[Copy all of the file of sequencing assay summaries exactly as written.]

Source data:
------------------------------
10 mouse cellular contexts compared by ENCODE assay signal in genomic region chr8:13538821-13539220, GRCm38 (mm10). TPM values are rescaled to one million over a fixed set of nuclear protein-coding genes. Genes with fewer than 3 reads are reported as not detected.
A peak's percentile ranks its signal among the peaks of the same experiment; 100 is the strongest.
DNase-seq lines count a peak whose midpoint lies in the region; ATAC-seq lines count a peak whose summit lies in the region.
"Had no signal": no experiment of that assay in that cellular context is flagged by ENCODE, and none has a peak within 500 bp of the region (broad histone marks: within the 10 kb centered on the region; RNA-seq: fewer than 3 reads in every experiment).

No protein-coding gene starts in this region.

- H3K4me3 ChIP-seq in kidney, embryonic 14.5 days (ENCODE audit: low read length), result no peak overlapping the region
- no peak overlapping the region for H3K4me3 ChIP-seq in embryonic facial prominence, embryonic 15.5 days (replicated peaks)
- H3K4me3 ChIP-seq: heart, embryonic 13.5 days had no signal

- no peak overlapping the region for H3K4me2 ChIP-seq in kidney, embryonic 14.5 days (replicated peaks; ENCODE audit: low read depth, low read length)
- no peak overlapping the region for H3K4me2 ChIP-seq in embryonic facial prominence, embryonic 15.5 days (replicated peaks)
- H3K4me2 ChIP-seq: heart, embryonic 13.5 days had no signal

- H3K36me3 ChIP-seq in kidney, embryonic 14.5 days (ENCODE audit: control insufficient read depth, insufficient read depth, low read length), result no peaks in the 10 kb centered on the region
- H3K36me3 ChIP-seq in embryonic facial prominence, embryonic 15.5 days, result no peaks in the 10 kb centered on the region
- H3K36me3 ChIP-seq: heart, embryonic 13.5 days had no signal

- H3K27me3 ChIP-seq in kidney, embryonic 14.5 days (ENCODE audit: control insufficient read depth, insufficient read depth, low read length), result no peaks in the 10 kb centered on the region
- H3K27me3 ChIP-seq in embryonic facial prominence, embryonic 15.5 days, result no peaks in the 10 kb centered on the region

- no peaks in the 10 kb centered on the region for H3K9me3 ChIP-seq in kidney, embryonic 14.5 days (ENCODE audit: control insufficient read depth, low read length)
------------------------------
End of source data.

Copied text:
10 mouse cellular contexts compared by ENCODE assay signal in genomic region chr8:13538821-13539220, GRCm38 (mm10). TPM values are rescaled to one million over a fixed set of nuclear protein-coding genes. Genes with fewer than 3 reads are reported as not detected.
A peak's percentile ranks its signal among the peaks of the same experiment; 100 is the strongest.
DNase-seq lines count a peak whose midpoint lies in the region; ATAC-seq lines count a peak whose summit lies in the region.
"Had no signal": no experiment of that assay in that cellular context is flagged by ENCODE, and none has a peak within 500 bp of the region (broad histone marks: within the 10 kb centered on the region; RNA-seq: fewer than 3 reads in every experiment).

No protein-coding gene starts in this region.

- H3K4me3 ChIP-seq in kidney, embryonic 14.5 days (ENCODE audit: low read length), result no peak overlapping the region
- no peak overlapping the region for H3K4me3 ChIP-seq in embryonic facial prominence, embryonic 15.5 days (replicated peaks)
- H3K4me3 ChIP-seq: heart, embryonic 13.5 days had no signal

- no peak overlapping the region for H3K4me2 ChIP-seq in kidney, embryonic 14.5 days (replicated peaks; ENCODE audit: low read depth, low read length)
- no peak overlapping the region for H3K4me2 ChIP-seq in embryonic facial prominence, embryonic 15.5 days (replicated peaks)
- H3K4me2 ChIP-seq: heart, embryonic 13.5 days had no signal

- H3K36me3 ChIP-seq in kidney, embryonic 14.5 days (ENCODE audit: control insufficient read depth, insufficient read depth, low read length), result no peaks in the 10 kb centered on the region
- H3K36me3 ChIP-seq in embryonic facial prominence, embryonic 15.5 days, result no peaks in the 10 kb centered on the region
- H3K36me3 ChIP-seq: heart, embryonic 13.5 days had no signal

- H3K27me3 ChIP-seq in kidney, embryonic 14.5 days (ENCODE audit: control insufficient read depth, insufficient read depth, low read length), result no peaks in the 10 kb centered on the region
- H3K27me3 ChIP-seq in embryonic facial prominence, embryonic 15.5 days, result no peaks in the 10 kb centered on the region

- no peaks in the 10 kb centered on the region for H3K9me3 ChIP-seq in kidney, embryonic 14.5 days (ENCODE audit: control insufficient read depth, low read length)